riverside dock door 450p
This is a terrific idea – in fact, Duncan Stewart’s idea.  The external dock doors have a pattern of tiny holes drilled in them that form an acoustic waveform pattern.  But it’s not just a random pattern – it is in fact a Dalek saying ‘Exterminate! Exterminate! Exterminate!’  Many episodes of Dr Who were of course recorded at Riverside during the 1960s.
photo thanks to Dave Griffiths


There is a great deal more that I could add about this excellent project but people will find out for themselves when they work here or visit as members of an audience.  Since they opened, the studios have been very busy indeed.  Studio 1 opened on 22nd November 2019 but the opening of studio 2 was delayed by Covid-19 and received its first booking in the autumn of 2020.  Studio 3, however, produced its first TV show (in UHD, no less) on 22nd June – both gallery suites were up and running.  One of the first productions made here with Covid-19 restrictions, starting on 6th June 2020, was BBC1’s Saturday night entertainment series, Peter Crouch: Save Our Summer.  The 2020, ’21 and ’22 series of Have I Got News For You? were also made here. 

Other productions in the new studio 1 have included Richard Osman’s House of Games, The Apprentice You’re Fired, Sorry I Didn’t Know, Channel 4’s Alternative Election Night, Fantasy Football League and Sam Ryder Rocks New Year’s Eve, which made studio 1 look enormous!  Series 2 of The Goes Wrong Show was recorded in studio 2 in 2021.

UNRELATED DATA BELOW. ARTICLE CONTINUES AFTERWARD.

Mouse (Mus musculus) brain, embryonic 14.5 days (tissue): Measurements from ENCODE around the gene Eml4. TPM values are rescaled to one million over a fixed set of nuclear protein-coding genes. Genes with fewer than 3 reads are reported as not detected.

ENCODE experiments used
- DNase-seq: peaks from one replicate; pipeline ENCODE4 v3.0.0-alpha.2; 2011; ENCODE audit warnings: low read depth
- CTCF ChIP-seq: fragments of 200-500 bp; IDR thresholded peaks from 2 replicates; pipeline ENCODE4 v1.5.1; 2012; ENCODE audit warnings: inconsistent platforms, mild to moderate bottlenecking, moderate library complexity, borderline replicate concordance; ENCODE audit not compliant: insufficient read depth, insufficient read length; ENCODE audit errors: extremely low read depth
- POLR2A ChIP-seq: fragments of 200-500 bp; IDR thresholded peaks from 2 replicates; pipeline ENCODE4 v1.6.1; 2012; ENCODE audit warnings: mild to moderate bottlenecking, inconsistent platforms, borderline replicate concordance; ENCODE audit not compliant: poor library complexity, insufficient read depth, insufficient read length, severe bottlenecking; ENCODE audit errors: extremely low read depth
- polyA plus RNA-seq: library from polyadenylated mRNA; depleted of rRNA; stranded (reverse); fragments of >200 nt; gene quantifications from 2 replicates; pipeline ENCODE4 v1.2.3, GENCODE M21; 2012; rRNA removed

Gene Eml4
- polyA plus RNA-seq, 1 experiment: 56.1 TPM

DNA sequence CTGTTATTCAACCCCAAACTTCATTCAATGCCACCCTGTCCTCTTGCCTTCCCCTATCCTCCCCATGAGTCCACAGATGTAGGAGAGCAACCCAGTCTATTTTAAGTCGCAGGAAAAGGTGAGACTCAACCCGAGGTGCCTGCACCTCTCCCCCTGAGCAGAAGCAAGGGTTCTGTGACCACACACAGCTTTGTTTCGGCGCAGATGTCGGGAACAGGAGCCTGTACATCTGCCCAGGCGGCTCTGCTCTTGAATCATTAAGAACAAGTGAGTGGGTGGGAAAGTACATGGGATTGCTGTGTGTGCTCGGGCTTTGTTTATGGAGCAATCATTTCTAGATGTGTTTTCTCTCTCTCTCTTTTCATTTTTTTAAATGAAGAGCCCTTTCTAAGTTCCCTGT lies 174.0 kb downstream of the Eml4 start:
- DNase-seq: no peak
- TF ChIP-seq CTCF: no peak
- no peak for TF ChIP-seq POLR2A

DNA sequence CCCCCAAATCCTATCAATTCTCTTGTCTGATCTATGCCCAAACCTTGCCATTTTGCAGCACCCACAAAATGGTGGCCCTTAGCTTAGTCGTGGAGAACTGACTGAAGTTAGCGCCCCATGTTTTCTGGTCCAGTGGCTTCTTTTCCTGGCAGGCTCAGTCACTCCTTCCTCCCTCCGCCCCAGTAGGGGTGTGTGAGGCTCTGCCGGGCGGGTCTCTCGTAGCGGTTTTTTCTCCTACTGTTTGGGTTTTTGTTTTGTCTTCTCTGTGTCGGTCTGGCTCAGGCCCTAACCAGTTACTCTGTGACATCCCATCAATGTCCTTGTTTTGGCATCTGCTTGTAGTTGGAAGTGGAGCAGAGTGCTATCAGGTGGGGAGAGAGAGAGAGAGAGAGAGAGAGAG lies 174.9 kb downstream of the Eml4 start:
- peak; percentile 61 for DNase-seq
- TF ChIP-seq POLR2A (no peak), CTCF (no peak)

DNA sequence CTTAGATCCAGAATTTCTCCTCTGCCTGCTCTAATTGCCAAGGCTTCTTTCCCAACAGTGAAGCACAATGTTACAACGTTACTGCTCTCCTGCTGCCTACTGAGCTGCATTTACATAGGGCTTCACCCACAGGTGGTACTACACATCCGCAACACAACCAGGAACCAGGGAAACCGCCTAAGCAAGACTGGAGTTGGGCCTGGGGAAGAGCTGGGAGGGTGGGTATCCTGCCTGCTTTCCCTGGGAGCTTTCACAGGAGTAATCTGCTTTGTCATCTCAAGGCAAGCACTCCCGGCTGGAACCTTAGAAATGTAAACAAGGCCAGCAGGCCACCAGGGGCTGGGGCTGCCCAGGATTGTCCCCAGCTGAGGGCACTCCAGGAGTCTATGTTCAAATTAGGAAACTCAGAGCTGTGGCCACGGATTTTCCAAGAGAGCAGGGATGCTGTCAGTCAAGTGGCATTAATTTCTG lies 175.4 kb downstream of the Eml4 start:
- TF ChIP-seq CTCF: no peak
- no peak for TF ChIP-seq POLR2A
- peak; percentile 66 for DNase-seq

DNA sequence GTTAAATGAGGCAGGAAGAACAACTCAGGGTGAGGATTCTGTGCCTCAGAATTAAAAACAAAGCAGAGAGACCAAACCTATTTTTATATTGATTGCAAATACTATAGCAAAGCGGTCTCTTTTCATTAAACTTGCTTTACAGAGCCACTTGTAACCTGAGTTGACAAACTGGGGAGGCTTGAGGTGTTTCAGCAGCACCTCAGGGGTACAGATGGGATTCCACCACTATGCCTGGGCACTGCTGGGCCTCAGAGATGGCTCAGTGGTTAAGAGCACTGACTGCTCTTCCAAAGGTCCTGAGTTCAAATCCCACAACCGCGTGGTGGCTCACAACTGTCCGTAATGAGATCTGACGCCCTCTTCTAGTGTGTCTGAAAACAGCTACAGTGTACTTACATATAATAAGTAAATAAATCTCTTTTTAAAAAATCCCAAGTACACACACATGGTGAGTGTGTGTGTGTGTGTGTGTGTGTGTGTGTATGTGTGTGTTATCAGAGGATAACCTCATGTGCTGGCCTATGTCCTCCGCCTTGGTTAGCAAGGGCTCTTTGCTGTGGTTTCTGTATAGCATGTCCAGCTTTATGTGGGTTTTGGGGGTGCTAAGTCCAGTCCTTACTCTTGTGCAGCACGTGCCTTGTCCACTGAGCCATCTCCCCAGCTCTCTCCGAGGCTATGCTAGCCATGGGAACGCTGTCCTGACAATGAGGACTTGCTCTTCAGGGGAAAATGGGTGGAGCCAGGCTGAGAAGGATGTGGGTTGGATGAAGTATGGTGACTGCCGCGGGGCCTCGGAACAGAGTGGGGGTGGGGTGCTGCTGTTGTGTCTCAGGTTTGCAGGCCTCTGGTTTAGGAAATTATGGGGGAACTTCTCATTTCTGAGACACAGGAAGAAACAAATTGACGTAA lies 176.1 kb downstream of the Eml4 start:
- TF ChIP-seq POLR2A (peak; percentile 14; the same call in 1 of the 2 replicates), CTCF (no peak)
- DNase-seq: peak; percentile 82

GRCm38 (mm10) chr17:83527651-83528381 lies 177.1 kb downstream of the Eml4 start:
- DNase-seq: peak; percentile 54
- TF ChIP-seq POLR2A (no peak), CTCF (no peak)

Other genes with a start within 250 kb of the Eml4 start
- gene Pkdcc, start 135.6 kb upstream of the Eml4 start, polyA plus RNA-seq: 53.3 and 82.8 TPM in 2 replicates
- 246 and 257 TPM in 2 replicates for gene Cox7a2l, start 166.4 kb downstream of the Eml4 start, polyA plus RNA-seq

On March 30th 2023, Riverside Trust – the owners of the Riverside Studios building, sadly went into administration.  I should emphasise that this is the charity that runs the arts centre – not Riverside TV Studios Ltd, the business the operates the TV studios.  Duncan Stewart was at pains to emphasise that it is business as usual for the TV studios.  Programmes will continue to be made and bookings will be taken as normal.  Under the terms of the lease, they can continue to operate.

According to The Stage, Greg Parston, chair of the Riverside Trust Board, said: “Launching the new Riverside Studios with such a huge burden of inherited debt from the building development was never going to be easy.  With the fantastic team that we have built over the past three years, it was our fervent hope that careful business planning – coupled with the support we received from the government’s Culture Recovery Fund and Triodos Bank during the darkest days of the pandemic – would put us in a healthier cash-flow position.”